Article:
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- heuristic and reasoning
- bounded rationality
- cognitive bias
- diagnostic error
- clinical decision making
Errors in judgement are often traceable to pitfalls of human reasoning. One pitfall is the availability heuristic, defined as a tendency to judge the likelihood of a condition by the ease at which examples spring to mind. This intuition is often a great approximation but can be sometimes mistaken because of fallible memories. People, for example, may mistakenly believe drowning causes fewer deaths than fires in the USA (actual deaths in 2017: drowning=3709 vs fires=2812)1 because they cannot easily recall many news stories about drowning. Calm water is boring to imagine whereas bright flames are dramatic images vividly recalled and frequently popularised. In turn, people can underestimate the risks lurking in lakes or rivers and neglect basic safety strategies. This may be an example where the availability heuristic could cause a fatal mistake.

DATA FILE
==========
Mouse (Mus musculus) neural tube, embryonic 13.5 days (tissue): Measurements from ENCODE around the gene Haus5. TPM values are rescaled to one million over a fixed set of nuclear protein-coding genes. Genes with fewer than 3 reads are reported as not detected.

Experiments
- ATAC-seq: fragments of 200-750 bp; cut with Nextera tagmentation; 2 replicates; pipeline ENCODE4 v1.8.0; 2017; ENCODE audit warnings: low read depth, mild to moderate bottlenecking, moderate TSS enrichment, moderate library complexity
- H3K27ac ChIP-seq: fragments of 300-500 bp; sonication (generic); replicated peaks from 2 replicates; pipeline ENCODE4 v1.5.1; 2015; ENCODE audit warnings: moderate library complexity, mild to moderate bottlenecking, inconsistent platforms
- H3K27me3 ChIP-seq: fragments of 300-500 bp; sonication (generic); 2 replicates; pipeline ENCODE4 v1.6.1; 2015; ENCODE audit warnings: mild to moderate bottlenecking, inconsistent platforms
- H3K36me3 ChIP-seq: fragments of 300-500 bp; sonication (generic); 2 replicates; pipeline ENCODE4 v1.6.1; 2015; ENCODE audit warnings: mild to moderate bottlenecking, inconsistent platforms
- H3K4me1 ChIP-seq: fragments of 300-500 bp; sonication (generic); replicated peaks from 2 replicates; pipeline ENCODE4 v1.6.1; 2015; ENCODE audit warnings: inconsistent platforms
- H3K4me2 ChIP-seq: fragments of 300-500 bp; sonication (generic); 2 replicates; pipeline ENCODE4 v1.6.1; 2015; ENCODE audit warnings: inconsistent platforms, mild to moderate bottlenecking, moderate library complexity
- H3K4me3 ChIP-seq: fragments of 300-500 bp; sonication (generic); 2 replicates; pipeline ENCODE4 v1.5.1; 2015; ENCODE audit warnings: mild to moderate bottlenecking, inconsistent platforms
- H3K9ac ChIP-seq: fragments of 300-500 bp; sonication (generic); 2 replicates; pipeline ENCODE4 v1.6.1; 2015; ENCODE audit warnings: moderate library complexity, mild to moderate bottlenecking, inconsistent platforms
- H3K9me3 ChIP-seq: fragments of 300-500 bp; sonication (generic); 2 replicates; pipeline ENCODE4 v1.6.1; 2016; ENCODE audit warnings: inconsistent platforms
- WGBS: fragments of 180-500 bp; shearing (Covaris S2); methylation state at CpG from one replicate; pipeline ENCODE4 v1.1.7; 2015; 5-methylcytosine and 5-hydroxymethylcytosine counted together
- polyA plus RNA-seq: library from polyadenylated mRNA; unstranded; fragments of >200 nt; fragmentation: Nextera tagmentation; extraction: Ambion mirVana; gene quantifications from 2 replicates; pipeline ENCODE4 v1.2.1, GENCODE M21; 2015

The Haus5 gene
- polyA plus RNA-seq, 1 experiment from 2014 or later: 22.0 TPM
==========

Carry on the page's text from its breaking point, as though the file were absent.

Diagnostic errors can also stem from the availability heuristic and contribute to serious mistakes in patient care. One pregnant patient diagnosed with Zika virus infection, for example, may provoke wide public attention, lead to excessive viral testing of pregnant women and result in underestimating more likely contributors to maternal morbidity including domestic violence, mental illness and traffic crashes.2 Of course, a formal analysis of diagnostic possibilities for every case would demand substantial effort and, itself, does not guarantee a correct diagnosis. In addition, the availability heuristic often leads to the right diagnosis by providing a quick and easy guess.3 This means the availability heuristic will have enduring appeal in medical …
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